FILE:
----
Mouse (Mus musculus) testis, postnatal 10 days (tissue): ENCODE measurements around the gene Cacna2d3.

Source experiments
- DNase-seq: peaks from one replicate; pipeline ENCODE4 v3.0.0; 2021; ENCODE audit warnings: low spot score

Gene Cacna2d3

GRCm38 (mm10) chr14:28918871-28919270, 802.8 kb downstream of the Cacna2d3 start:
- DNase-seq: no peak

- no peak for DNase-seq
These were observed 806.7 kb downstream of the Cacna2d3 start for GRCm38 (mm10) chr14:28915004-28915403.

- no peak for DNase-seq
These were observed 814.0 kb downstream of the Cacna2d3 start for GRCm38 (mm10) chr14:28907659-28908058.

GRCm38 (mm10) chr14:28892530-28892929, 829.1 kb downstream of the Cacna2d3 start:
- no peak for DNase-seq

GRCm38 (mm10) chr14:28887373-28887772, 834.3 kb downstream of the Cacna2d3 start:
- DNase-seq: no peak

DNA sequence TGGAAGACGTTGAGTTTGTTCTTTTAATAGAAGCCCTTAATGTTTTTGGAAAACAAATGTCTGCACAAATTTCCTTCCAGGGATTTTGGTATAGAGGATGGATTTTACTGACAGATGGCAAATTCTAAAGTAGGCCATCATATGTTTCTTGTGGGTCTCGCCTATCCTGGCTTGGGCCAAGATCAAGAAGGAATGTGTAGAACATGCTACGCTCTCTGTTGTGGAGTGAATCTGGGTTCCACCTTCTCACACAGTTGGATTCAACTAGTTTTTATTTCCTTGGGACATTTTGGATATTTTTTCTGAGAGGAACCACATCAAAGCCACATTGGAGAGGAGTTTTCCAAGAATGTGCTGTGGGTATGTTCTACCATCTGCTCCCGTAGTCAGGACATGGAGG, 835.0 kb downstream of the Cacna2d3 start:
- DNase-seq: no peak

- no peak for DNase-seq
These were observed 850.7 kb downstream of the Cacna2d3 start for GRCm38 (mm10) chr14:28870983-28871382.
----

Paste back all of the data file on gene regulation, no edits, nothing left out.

Mouse (Mus musculus) testis, postnatal 10 days (tissue): ENCODE measurements around the gene Cacna2d3.

Source experiments
- DNase-seq: peaks from one replicate; pipeline ENCODE4 v3.0.0; 2021; ENCODE audit warnings: low spot score

Gene Cacna2d3

GRCm38 (mm10) chr14:28918871-28919270, 802.8 kb downstream of the Cacna2d3 start:
- DNase-seq: no peak

- no peak for DNase-seq
These were observed 806.7 kb downstream of the Cacna2d3 start for GRCm38 (mm10) chr14:28915004-28915403.

- no peak for DNase-seq
These were observed 814.0 kb downstream of the Cacna2d3 start for GRCm38 (mm10) chr14:28907659-28908058.

GRCm38 (mm10) chr14:28892530-28892929, 829.1 kb downstream of the Cacna2d3 start:
- no peak for DNase-seq

GRCm38 (mm10) chr14:28887373-28887772, 834.3 kb downstream of the Cacna2d3 start:
- DNase-seq: no peak

DNA sequence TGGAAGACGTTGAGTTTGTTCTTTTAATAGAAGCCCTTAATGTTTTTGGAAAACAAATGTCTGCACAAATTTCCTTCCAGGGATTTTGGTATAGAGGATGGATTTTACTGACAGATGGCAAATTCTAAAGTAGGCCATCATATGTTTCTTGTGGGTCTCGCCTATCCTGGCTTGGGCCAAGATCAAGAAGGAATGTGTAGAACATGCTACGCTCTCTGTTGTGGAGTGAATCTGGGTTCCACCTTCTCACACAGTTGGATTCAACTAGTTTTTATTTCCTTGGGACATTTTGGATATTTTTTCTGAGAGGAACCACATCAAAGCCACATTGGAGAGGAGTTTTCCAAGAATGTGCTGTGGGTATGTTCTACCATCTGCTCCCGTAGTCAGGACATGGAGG, 835.0 kb downstream of the Cacna2d3 start:
- DNase-seq: no peak

- no peak for DNase-seq
These were observed 850.7 kb downstream of the Cacna2d3 start for GRCm38 (mm10) chr14:28870983-28871382.